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Canadian Journal of Gastroenterology
Volume 11, Issue 4, Pages 313-316
http://dx.doi.org/10.1155/1997/589701
Clinical Gastroenterology

Duodenal Ulcer and Helicobacter pylori Infection at High Altitude: Experience from Southern Saudi Arabia

M El Bagir K Ahmed, BA Al-Knawy, AH Al-Wabel, and AK Foli

Department of Medicine, College of Medicine, King Saud University, Abha, Saudi Arabia

Received 4 June 1996; Accepted 10 October 1996

Copyright © 1997 Hindawi Publishing Corporation. This is an open access article distributed under the Creative Commons Attribution License, which permits unrestricted use, distribution, and reproduction in any medium, provided the original work is properly cited.

Abstract

OBJECTIVE: To study the clinical presentation, endoscopic features and prevalence of Helicobacter pylori in duodenal ulcer (DU) patients in southern Saudi Arabia, located 3150 m above sea level, and to compare results with those from low altitude regions of the Kingdom.

METHODS: Prospective study of patients with proven DU referred for upper gastrointestinal endoscopy at Asir Central Hospital, Abha, southern Saudi Arabia over an 18-month period.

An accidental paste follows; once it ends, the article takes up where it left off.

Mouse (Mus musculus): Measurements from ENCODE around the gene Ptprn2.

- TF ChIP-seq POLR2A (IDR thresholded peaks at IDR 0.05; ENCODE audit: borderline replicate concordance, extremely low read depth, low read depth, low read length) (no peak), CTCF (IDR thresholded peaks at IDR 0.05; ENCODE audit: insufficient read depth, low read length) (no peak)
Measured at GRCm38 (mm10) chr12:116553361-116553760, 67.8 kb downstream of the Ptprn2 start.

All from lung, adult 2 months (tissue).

RESULTS: Of 126 patients with proven DU, 72% were men and mean age was 40.4 years (range 18 to 68). Twenty-eight per cent were smokers and only 5% used nonsteroidal anti-inflammatory drugs. Thirty-eight patients (30%) presented with hematemesis or melena, and the majority had a single ulcer. Nineteen per cent of patients with dyspepsia had DU and 96% had H pylori. These results are comparable with those reported from the low altitude, warmer regions of Saudi Arabia.

CONCLUSIONS: Age of patients and the male:female ratio were similar to those in developing countries. The frequency of smoking is lower than in western countries and no patient in this report consumed alcohol. High altitude did not affect the prevalence of DU or the frequency of H pylori because the results were comparable with those from the low altitude areas of the Kingdom of Saudi Arabia and other lowland developing countries. Although great socioeconomic changes have increased the incidence of heart disease, the patterns of DU and H pylori infection assume those in developing nations.